How to Make Sure Parents Ignore Your Messages

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Woman not listening“Can you hear me now?” was made famous by cell phone commercials, but do you often feel like asking that to the parents in your ministry?  It causes great frustration when we have important information to share and we feel that no one is hearing us.
Sometimes, though, we cause our own problems.  The follow communication mistakes are certain to get your message ignored. Click here to add your own to this list.
1.  Overload with messages – Do you have that friend who forwards you every goofy joke or “touching” email they get?  If you are like me, that person gets put on “ignore” in your mind, if not a direct ticket to your spam folder.  Sometimes we are guilty of doing that with our families.  If we send too many emails, too many phone calls, or hand out too many fliers it all becomes noise and clutter.  Parents will put you on “ignore”.  Before you send anything, evaluate how important it really is.  Realize if you become a pest, people won’t hear you.
2.  Don’t say anything important – Along the same lines, everything you communicate needs to have value to the person that’s listening.  I was shocked yesterday when I sent out a message asking for t-shirt sizes for free shirts and I got 83 responses before the day was over.  I doubt that I send very many emails that 80 people read, much less respond and do what I ask to do?  But I shouldn’t have been shocked.  The answer is value.  Of course you can’t give away prizes every time you need people to read your stuff, but you do have to cut the fluff.  Share what people need and want to know.
3.  Only use one method – There are a bazillion ways to communicate with people these days… phone, email, text, twitter, Facebook, YouTube… even games like Words with Friends have chat options.  Yet it is harder than ever to communicate your message.  The reason is, everyone has preferred modes of communication.  If you speak their “language”, whether that be a phone call or text or Facebook message, they will hear you.  The challenge comes in that all of your people likely have different languages.  If you only communicate through email, you will miss those who don’t check or read their email.  If you only text you will miss those people who don’t text.  You get the picture.  For the most important info that everyone needs to hear, you will have to use every method possible.  And you’ll still miss someone.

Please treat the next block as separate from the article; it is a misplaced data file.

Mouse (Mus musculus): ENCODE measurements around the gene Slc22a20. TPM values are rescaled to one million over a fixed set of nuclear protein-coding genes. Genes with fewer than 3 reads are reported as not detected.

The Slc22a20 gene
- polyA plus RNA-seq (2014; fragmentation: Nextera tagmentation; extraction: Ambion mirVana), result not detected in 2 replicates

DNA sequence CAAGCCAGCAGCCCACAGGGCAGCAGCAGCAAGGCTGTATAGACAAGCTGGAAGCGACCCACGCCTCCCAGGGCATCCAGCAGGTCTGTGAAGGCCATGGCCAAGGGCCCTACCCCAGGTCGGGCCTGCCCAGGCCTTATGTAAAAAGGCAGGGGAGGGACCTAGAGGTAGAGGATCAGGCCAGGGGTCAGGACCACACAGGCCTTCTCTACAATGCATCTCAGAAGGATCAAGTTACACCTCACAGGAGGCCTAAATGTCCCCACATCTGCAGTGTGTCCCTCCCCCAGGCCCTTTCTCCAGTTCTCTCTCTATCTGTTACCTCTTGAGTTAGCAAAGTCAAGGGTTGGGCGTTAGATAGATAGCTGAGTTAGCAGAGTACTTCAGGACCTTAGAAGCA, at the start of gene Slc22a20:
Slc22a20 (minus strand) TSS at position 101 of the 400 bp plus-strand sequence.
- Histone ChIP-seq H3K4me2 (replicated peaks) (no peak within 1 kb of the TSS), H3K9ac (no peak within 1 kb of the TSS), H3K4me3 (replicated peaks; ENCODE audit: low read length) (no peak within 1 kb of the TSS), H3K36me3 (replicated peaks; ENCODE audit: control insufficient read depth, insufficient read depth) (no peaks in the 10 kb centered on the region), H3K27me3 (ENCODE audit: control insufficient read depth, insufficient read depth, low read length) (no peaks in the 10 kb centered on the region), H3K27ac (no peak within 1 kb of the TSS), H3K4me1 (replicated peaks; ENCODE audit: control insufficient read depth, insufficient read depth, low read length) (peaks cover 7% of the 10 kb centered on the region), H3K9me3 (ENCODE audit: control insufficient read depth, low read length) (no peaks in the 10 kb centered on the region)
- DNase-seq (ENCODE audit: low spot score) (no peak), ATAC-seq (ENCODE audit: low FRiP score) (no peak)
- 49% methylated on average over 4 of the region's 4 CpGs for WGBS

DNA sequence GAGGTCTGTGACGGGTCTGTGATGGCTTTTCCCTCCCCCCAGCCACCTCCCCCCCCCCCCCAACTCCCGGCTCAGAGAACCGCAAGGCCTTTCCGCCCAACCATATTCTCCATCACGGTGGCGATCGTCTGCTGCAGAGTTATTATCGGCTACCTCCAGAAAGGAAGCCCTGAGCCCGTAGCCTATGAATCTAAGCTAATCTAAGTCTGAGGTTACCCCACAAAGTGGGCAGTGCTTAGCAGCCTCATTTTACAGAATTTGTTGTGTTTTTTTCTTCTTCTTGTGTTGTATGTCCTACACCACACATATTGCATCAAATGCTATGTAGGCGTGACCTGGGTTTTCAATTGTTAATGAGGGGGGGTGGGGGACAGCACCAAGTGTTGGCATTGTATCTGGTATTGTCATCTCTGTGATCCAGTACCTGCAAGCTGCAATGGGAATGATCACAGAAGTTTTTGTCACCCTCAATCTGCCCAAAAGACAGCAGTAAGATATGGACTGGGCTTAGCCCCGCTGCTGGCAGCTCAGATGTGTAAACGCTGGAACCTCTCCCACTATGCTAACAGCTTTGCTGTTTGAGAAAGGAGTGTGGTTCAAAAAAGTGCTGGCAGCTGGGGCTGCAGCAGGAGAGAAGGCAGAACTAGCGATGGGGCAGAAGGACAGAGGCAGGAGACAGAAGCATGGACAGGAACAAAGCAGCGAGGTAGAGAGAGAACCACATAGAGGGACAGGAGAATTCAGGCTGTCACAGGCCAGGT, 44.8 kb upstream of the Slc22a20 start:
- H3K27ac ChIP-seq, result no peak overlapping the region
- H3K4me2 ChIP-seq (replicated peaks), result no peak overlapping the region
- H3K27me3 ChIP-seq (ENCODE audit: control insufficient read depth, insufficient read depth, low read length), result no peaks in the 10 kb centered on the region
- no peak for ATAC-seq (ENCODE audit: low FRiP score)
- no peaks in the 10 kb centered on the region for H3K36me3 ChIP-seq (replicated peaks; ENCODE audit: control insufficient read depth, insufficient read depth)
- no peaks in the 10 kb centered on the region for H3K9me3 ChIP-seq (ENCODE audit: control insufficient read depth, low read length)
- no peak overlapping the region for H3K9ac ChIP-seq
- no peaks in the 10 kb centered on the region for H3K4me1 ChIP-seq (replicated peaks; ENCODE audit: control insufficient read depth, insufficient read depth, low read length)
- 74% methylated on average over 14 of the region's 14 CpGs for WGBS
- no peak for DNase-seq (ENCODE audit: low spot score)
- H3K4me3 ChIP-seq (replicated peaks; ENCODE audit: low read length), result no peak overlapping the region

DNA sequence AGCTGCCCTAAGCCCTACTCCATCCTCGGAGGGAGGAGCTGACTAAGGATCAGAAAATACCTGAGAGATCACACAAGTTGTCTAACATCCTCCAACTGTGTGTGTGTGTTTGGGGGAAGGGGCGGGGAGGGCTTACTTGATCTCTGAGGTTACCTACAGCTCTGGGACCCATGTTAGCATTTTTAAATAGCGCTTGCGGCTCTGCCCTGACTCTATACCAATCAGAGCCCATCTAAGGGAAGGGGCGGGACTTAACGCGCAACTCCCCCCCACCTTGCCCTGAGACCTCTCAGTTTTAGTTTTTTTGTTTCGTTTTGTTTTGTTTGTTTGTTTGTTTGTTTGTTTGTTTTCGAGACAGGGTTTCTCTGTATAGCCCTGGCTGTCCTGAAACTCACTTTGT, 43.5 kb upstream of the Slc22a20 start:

4.  Only be needy – If every communication you send out is begging for something, your parents will tune you out.  It’s  not that people don’t really want to help, they just get bombarded with messages from everywhere wanting or needing something.  If all of your messages are asking for volunteers or stuff or money, they become uninterested or they want to avoid the guilt that comes with not doing it.
5.  Assume they know something – Sometimes parents don’t hear us because we never said it out loud!  Too often we assume that parents know our expectations, policies, or procedures.  The truth is, we never let them know, we just assumed that we did.  Often we do this with change.  We are living and breathing the details, and we assume everyone is right on track with us and understanding.  Never assume and communicate well.
6.  Don’t have a back up plan for when they forget what you say – Even if you get parents to hear you, chances are they are going to forget a lot of it.  They are busy.  And face it, as important as your announcements are to you, your parents have jobs and kids and homework and bills and ball practice and house repairs and a million other things to think about before they think about your ministry again.  Provide a place for them to go when they remember they don’t know something.  This could be a website that hosts current and relevant information.  It could be an information center on your children’s hall with updated info.  Just beware of assuming that since you said it once, they memorized all the details.

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